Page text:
(TNS) - A post-Hurricane Harvey flood map change in Friendswood, aimed at helping residents avoid expensive home elevations, could have aided up to 57 homes in the city of about 40,000 people, a Houston Chronicle analysis found. At the same time, the change allowed preparations for a shopping center to be built in a floodway.
The situation shows that when local authorities relax flood plain requirements after flood disasters, often in a well-meaning attempt to help people recover, it can open the door to development in high-risk areas.
When the city council made the map change, they billed it as necessary to prevent waterlogged homeowners from abandoning or selling their homes at steep losses. Elevating homes can cost as much as $150,000 to $200,000 for a 2,000-square-foot house. By reverting to older maps that show those homes outside the flood plain, they effectively removed the elevation requirement imposed by the federal flood insurance program.
They also said homeowners in those situations had been unaware they should buy flood insurance, because the federal government had been using the older maps for the purposes of underwriting. It was unfair to ask them to pay for elevation based on the 2007 maps when they didn’t even have insurance because of the federal government’s use of older maps, city officials said.
Shawn Johnson, an attorney who lives near the shopping center project and is fighting it, said the city shouldn’t have done a wholesale flood map change to aid so few people.
“If they didn’t elevate they are going to flood again,” he said. “This isn’t good public policy.”
In an emailed statement, City Manager Morad Kabiri said it would be inappropriate for city staff to opine on the wisdom of the decision, which council unanimously approved in December.
“Over a three-month period … members of the Friendswood City Council gathered information and carefully considered all facets of reverting to the 1999 flood maps,” Kabiri said. “They determined reverting was in the best interest of the citizens.”
Kabiri said the city is reviewing new, preliminary flood maps issued by the federal government in February and considering when to adopt new maps.
Newly elected Mayor Mike Foreman, who voted for the change as a council member in December, did not return a message seeking comment.
The controversial Parkwood Plaza shopping center project near Clear Creek is in a floodway - the riskiest part of the flood plain - under the 2007 maps. But the city granted the developer a permit to place fill dirt on the property, recognizing the 1999 maps, which show it is not in the floodway. Johnson said the city’s outside counsel has indicated it may now declare that permit invalid because it was granted before the city council reverted to the old map.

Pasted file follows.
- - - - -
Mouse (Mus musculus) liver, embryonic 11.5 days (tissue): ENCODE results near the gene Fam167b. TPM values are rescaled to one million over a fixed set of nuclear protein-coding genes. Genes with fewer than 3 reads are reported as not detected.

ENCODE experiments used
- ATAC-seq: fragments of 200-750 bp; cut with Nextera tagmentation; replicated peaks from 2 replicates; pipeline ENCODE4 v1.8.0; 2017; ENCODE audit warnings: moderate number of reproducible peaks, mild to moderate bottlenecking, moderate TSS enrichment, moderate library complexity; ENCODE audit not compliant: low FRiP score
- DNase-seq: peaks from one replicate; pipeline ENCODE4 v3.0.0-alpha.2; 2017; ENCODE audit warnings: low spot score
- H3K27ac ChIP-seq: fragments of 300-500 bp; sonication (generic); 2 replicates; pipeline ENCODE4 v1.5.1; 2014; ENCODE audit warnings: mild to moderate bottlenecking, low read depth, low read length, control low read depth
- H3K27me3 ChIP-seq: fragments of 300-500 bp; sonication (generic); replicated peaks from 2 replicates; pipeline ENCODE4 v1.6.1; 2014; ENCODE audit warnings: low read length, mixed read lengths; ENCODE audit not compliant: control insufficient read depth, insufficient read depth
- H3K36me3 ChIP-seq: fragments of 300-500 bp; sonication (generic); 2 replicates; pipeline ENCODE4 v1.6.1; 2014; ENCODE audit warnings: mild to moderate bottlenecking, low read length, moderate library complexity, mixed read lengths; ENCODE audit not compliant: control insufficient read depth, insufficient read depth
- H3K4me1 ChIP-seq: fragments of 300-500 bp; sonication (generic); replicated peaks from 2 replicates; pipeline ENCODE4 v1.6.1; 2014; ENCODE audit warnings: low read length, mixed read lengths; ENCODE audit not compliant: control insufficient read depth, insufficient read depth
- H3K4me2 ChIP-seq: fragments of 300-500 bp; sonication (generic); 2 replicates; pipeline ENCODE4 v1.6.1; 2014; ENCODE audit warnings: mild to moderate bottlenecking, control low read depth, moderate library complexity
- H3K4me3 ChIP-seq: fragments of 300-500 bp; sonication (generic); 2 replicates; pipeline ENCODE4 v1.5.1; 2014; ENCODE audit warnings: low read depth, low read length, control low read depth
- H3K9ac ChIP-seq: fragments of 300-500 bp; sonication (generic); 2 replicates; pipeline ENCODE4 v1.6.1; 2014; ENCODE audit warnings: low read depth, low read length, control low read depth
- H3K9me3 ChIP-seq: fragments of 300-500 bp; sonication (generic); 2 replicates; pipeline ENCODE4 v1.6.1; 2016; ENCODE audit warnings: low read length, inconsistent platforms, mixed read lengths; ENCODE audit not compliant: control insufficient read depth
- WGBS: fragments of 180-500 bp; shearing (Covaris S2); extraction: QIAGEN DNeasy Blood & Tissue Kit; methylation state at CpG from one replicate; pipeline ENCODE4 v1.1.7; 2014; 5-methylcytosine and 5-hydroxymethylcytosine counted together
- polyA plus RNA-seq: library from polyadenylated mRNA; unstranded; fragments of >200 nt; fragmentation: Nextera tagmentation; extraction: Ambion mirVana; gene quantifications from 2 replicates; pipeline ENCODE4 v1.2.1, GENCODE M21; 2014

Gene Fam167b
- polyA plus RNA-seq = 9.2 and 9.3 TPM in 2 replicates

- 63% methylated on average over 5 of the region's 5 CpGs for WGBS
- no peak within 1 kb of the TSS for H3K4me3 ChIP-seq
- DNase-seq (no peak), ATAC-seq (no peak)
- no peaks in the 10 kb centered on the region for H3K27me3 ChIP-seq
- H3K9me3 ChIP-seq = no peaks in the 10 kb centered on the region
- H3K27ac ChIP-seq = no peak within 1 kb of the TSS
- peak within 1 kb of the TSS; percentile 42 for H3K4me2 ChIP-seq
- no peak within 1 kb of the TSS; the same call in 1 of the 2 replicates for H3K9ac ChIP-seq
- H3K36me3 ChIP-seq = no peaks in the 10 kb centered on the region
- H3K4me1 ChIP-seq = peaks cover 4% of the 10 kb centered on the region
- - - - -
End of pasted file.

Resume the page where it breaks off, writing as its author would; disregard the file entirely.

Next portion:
The Harris County Flood Control District approved placement of fill dirt on the site by mistake, relying on the old maps, said Matthew Zeve, director of operations. It’s now trying to get the property owner to allow removal of the dirt. If that doesn’t work, the district will mitigate the fill dirt by excavating elsewhere in the flood plain, he said.
A district analysis shows that the fill dirt will have almost no impact on flood levels - about a hundreth of a foot. But the cumulative effect of building multiple projects in the floodway can be significant, Zeve said.
Johnson said he hopes council is considering re-adopting the newer flood map so the city can prevent or better regulate future development in the flood plain. Any of the homeowners helped by the map change have likely already proceeded with rebuilding, he said.
City officials have not said precisely how many people managed to avoid elevation as a result of the map change.
The Chronicle’s analysis used a city list of 114 substantially damaged properties, obtained under the Texas Public Information Act. Those properties incurred more than 50 percent damage, which would trigger the elevation requirement. The Chronicle then used the 1999 and 2007 maps to determine that 57 substantially damaged homes were in areas affected by the map change.
They represent a likely upper limit: Each of those homes may or may not have been aided by the map change depending on the specific elevation and location of each property. A previous Chronicle analysis identified up to 300 homes that flooded and were in the area where the maps changed, but it did not take into account which ones were substantially damaged.
Kabiri declined to comment on the latest analysis, but said that an accurate determination of the number of homeowners who received a benefit from the map change would require a detailed inspection inside each home. He did not elaborate. Homeowners would have to grant permission for such inspections and the city has not sought that permission, he said.
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